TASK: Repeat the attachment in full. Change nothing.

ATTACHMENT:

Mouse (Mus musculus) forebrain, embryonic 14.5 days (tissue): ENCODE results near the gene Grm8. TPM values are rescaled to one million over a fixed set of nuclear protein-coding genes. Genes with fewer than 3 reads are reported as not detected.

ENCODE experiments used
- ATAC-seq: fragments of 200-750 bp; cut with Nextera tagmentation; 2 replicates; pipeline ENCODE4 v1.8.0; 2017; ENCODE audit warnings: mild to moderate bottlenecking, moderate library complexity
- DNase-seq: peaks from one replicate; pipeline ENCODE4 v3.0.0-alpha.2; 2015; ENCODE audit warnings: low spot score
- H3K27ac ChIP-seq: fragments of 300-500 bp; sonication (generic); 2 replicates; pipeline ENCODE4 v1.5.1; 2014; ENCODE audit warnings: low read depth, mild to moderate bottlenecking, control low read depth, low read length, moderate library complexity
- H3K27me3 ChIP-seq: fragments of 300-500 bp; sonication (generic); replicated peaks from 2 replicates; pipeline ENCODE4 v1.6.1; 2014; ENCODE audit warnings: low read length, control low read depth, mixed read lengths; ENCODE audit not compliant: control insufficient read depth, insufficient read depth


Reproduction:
Mouse (Mus musculus) forebrain, embryonic 14.5 days (tissue): ENCODE results near the gene Grm8. TPM values are rescaled to one million over a fixed set of nuclear protein-coding genes. Genes with fewer than 3 reads are reported as not detected.

ENCODE experiments used
- ATAC-seq: fragments of 200-750 bp; cut with Nextera tagmentation; 2 replicates; pipeline ENCODE4 v1.8.0; 2017; ENCODE audit warnings: mild to moderate bottlenecking, moderate library complexity
- DNase-seq: peaks from one replicate; pipeline ENCODE4 v3.0.0-alpha.2; 2015; ENCODE audit warnings: low spot score
- H3K27ac ChIP-seq: fragments of 300-500 bp; sonication (generic); 2 replicates; pipeline ENCODE4 v1.5.1; 2014; ENCODE audit warnings: low read depth, mild to moderate bottlenecking, control low read depth, low read length, moderate library complexity
- H3K27me3 ChIP-seq: fragments of 300-500 bp; sonication (generic); replicated peaks from 2 replicates; pipeline ENCODE4 v1.6.1; 2014; ENCODE audit warnings: low read length, control low read depth, mixed read lengths; ENCODE audit not compliant: control insufficient read depth, insufficient read depth